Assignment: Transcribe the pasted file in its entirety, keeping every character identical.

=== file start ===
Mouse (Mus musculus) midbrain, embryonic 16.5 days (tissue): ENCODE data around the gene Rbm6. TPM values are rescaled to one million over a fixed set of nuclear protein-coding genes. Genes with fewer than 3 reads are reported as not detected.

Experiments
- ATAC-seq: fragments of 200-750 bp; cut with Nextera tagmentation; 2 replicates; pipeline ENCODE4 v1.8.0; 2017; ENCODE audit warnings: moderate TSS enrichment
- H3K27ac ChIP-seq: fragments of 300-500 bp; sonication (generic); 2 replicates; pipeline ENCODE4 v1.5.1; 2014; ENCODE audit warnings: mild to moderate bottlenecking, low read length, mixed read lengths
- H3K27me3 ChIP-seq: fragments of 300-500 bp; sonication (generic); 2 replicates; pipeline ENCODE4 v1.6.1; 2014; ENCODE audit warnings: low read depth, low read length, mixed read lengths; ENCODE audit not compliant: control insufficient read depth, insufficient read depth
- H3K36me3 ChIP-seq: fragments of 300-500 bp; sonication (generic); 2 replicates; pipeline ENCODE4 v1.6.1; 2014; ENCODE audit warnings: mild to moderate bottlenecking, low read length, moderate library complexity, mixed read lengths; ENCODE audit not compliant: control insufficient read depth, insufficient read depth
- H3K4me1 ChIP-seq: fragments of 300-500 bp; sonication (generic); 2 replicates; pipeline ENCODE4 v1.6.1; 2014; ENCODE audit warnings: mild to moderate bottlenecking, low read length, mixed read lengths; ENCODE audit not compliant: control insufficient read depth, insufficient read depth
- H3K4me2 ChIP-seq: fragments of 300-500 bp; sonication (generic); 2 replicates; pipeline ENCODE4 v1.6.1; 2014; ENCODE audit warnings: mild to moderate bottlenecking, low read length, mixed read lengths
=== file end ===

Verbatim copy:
Mouse (Mus musculus) midbrain, embryonic 16.5 days (tissue): ENCODE data around the gene Rbm6. TPM values are rescaled to one million over a fixed set of nuclear protein-coding genes. Genes with fewer than 3 reads are reported as not detected.

Experiments
- ATAC-seq: fragments of 200-750 bp; cut with Nextera tagmentation; 2 replicates; pipeline ENCODE4 v1.8.0; 2017; ENCODE audit warnings: moderate TSS enrichment
- H3K27ac ChIP-seq: fragments of 300-500 bp; sonication (generic); 2 replicates; pipeline ENCODE4 v1.5.1; 2014; ENCODE audit warnings: mild to moderate bottlenecking, low read length, mixed read lengths
- H3K27me3 ChIP-seq: fragments of 300-500 bp; sonication (generic); 2 replicates; pipeline ENCODE4 v1.6.1; 2014; ENCODE audit warnings: low read depth, low read length, mixed read lengths; ENCODE audit not compliant: control insufficient read depth, insufficient read depth
- H3K36me3 ChIP-seq: fragments of 300-500 bp; sonication (generic); 2 replicates; pipeline ENCODE4 v1.6.1; 2014; ENCODE audit warnings: mild to moderate bottlenecking, low read length, moderate library complexity, mixed read lengths; ENCODE audit not compliant: control insufficient read depth, insufficient read depth
- H3K4me1 ChIP-seq: fragments of 300-500 bp; sonication (generic); 2 replicates; pipeline ENCODE4 v1.6.1; 2014; ENCODE audit warnings: mild to moderate bottlenecking, low read length, mixed read lengths; ENCODE audit not compliant: control insufficient read depth, insufficient read depth
- H3K4me2 ChIP-seq: fragments of 300-500 bp; sonication (generic); 2 replicates; pipeline ENCODE4 v1.6.1; 2014; ENCODE audit warnings: mild to moderate bottlenecking, low read length, mixed read lengths